Asked for his opinion for this article, Sheldon Greenfield, MD, Executive Co-Director of the Healthy Policy Institute and the Donald Bren Professor of Medicine in the School of Medicine at the University of California, Irvine, who was a coauthor of the IOM standards, said that for guidelines for which there is good evidence, the standards should be met—“the scores observed in this study are still too low.”
Wong said it may be important in the future to begin grading guidelines. “It's important for clinicians to know that the guidelines that they're following are either really high-quality or just a consensus guideline—written by experts, but without a review of the evidence.”
Agreeing with Wong, Greenfield said there is a need to consider updating the standards to weight the most important ones. “Some are going to be less important than others and a lot of us agree about that.”
He said the two most important criteria for trustworthy guidelines that he would give the most weight to would be (1) conflict of interest and the composition of the committee; and (2) systematic review. Having an unbiased guideline development committee is important because even though experts often included on the committees know the topics they are writing the guidelines for, they may not recognize their own conflicts of interest.
Look at the guidelines for mammography as an example, he said: “The evidence is very good, but even then, the professional societies disagree, and that's because of preferences, values, professional issues, and biases. That's why having broad representation in the composition of the committee is so important.”
Additionally, systematic review is important to determine how good the evidence is and what it directs doctors to do, he said. “Evidence is key to the entire thing. We know there's a huge need for opinions because there are many places where evidence doesn't exist. But, wherever the evidence is good, it should be used.”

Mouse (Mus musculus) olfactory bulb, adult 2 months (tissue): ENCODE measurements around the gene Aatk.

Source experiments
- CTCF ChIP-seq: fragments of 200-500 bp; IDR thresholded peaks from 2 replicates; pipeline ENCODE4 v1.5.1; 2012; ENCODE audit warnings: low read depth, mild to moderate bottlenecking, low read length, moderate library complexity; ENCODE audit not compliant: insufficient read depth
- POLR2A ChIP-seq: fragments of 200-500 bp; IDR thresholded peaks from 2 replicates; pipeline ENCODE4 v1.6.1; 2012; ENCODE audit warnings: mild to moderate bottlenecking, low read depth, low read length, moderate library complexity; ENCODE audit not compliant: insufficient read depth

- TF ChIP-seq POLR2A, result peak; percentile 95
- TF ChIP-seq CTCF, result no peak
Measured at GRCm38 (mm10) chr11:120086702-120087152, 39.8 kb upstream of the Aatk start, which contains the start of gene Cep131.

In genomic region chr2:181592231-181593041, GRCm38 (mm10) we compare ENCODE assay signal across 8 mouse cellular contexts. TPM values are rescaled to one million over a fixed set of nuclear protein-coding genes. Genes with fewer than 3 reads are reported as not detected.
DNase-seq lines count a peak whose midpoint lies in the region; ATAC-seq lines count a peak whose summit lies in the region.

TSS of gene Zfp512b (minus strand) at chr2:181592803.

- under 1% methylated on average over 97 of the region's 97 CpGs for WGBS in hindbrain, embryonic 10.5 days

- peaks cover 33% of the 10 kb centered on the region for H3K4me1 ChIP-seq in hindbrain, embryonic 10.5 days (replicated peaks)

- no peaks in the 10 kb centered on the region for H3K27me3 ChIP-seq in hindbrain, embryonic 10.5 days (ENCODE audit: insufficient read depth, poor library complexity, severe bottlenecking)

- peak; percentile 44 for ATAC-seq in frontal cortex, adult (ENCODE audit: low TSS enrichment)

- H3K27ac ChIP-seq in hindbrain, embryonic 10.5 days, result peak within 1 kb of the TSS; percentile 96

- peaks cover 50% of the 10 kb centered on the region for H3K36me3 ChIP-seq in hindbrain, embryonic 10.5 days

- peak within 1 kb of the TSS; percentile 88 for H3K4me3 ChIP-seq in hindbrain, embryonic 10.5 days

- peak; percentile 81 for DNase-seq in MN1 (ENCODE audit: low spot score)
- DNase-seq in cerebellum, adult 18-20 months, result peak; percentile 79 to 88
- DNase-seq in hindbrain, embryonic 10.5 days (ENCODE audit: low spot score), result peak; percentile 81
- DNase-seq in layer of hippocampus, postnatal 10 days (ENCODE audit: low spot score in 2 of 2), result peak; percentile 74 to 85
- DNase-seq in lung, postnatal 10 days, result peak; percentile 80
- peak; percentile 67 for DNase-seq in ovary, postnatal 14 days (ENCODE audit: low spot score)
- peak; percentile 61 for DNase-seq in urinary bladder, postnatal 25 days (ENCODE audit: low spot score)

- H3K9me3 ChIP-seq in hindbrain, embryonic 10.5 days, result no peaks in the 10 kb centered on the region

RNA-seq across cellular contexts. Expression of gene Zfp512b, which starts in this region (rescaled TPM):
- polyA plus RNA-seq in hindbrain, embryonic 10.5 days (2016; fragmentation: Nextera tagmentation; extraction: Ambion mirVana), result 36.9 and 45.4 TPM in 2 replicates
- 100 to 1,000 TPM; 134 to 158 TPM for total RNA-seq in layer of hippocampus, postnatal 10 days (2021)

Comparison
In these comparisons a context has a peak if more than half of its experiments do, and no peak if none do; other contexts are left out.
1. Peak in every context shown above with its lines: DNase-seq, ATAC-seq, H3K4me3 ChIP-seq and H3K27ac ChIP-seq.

Any decision on how to weight the current IOM standards would be ultimately determined by a national committee after national studies were conducted, Greenfield noted.
Need to ‘Operationalize’ Standards
Also commenting for this article, David F. Ransohoff, MD, Professor of Medicine and Epidemiology at the University of North Carolina School of Medicine, the coauthor (with Harold C. Sox, MD) of an accompanying editorial—titled “Guidelines for Guidelines: Measuring Trustworthiness” (JCO 2013;31:2530-2531)—said there is more of a need to “operationalize” the IOM's current standards, rather than rewriting or re-evaluating them.
The Institute of Medicine standards describe conduct that produces trustworthy guidelines, but do not actually judge the quality of that conduct. “The IOM principles are fine, but the IOM did not create a tool that could actually be applied; such a scoring system would specify how to apply each standard and how to derive a score for each standard,” he said via email. And, some standards would likely be weighted as more important than others. This type of scoring system, if developed, would answer the question of “how trustworthy” the guidelines actually are, he said.